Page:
The findings that Boutte and Hill, put forward in their essay on Barbershops in the southern states of America, are of great interest to me. As a black male that has gone through the education system and has returned to it, I feel that I could possibly of benefited from an aspect of my learning being more culturally relevant and focused on me as black male teenager growing up in the United Kingdom. The problems that teenagers face and the issues that arise as a result of adolescence are well documented, so I need not say any more about them. I can only speak for myself when I say, that maybe as a result of having more culturally relevant teachings at a younger age, it may of helped me to form more solid and coherent thoughts on multiculturalism and also my own identity and place within British society.
Boutte and Hill quote from Wilkinson (2002) when they talk of the barbershop as being a fundamental social institution within the black community where black males are able to build bonds and converse on topics as wide ranging as community life to national politic and current affairs.
The barbershop then takes on a number of different functions:
1) The place you go to get your hair cut. This however is not as basic a point as it may seem, as it also leads on to a question of grooming and presentation. How that particular person presents himself to the world, also how he sees himself, as the two are very different.
2) A place to socialise within the community
3) A place for male bonding and friendship building
For those reading this blog, I would urge you to read the essay by Boutte and Hill, which you can find on the link below.
A major difference with Salon 91 is that they do not solely cater for Afro hair. They will cut the hair of anybody, of any race, that walks through their door. I had thought that this was due to the economic climate and them not wanting to turn business away, as there is a lot of competition for business in that area. There are four other barbers shops within 400 metres of his business, making the area highly concentrated for barbering establishments.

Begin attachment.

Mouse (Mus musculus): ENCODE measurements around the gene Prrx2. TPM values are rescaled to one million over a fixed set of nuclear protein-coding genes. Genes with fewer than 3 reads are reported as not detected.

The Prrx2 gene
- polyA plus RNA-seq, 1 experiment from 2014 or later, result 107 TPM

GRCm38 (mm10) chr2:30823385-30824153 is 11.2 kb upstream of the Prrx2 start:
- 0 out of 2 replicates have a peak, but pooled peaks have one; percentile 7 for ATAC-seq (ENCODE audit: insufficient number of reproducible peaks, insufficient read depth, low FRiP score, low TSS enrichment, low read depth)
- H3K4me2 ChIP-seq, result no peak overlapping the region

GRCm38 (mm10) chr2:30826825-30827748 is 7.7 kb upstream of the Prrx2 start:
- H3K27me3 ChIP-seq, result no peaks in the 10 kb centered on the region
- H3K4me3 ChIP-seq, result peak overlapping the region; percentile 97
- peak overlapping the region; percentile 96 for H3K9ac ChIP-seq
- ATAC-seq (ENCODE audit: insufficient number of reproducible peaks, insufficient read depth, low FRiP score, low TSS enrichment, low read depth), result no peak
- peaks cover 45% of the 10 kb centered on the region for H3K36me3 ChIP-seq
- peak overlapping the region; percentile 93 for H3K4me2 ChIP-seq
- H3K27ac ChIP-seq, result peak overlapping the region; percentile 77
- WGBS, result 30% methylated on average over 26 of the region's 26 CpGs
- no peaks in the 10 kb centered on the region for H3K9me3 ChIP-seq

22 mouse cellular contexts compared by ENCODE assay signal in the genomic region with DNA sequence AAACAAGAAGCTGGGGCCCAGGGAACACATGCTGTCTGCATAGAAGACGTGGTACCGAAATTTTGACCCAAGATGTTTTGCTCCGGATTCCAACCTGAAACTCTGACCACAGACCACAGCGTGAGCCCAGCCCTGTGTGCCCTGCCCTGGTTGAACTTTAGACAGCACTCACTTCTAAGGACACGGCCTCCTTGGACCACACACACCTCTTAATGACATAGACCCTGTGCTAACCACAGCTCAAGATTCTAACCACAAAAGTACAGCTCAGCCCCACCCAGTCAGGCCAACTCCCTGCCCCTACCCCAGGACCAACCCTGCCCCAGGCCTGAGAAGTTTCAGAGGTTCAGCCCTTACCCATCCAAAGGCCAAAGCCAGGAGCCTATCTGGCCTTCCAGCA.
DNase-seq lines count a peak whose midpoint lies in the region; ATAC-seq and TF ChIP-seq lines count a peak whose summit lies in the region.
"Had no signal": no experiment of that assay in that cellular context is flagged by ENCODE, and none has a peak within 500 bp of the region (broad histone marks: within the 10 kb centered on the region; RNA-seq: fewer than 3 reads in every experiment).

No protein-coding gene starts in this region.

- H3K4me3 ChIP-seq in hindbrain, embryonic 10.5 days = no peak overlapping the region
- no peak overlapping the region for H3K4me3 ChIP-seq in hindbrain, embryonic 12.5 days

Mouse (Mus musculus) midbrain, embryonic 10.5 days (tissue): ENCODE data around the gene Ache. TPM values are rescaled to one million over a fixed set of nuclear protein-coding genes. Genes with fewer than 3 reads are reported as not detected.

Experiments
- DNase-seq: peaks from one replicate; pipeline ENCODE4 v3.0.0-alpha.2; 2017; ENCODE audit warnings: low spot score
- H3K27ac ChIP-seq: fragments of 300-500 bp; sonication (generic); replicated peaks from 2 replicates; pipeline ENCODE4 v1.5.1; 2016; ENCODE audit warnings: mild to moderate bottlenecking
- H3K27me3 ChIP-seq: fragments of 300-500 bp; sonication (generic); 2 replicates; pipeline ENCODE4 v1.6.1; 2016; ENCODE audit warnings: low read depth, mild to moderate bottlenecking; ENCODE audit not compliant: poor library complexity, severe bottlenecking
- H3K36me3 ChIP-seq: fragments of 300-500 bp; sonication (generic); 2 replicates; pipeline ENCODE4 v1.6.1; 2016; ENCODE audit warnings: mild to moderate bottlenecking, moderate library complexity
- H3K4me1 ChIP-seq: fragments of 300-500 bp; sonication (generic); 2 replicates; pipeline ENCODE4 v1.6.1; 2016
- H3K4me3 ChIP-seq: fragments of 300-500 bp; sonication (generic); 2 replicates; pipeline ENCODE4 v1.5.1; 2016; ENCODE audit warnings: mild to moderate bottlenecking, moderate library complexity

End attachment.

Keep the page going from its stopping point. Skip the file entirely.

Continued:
I see a new start in relation to the cosmopolitan working class male socialisation within the Urban environment. The shift is now to one in which all members of the society bring their own cultural influence to the table. It is not based on any one group. However within this environment it does seem to be built on Afrocentric learning and culture. With a secondary tier of cultural influence from within the black community (those from Ghana, Morocco, Jamaica and Barbados, etc). With Eurocentric cultural influences plugging in and contributing as well ( for example england, spain and Portugal, etc). This is the everyday thought behind the phrase I used on the Salon 91 blog, when I say " A new cultural intervention".
It has to be stated that it is not all plain sailing however, for as positive as it is, as a result of the conversation and debate that takes place in the barbershop, other issues can also be voiced. An example of this is the conversation which I had with Reece Madden in the barbershop. He verbalised a sense of dissatisfaction with the opportunities he may get through his life as a result of his race. A number of customers in the barbershop at the time also agreed with his thoughts and feelings. In this case the dissatisfaction felt by this individual was pushing through at a young age. I also have to mention that this institution is still a very male macho environment and there are still barriers and prejudices within that space which have to be broken down.
Note the role of the Barbershop in the video.